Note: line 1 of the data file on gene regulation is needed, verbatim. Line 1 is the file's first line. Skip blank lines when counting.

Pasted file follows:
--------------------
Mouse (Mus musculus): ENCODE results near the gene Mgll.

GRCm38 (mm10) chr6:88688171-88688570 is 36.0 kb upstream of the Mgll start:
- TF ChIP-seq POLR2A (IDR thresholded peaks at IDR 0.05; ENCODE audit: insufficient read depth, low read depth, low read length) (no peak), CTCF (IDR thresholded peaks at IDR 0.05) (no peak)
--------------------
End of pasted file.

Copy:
Mouse (Mus musculus): ENCODE results near the gene Mgll.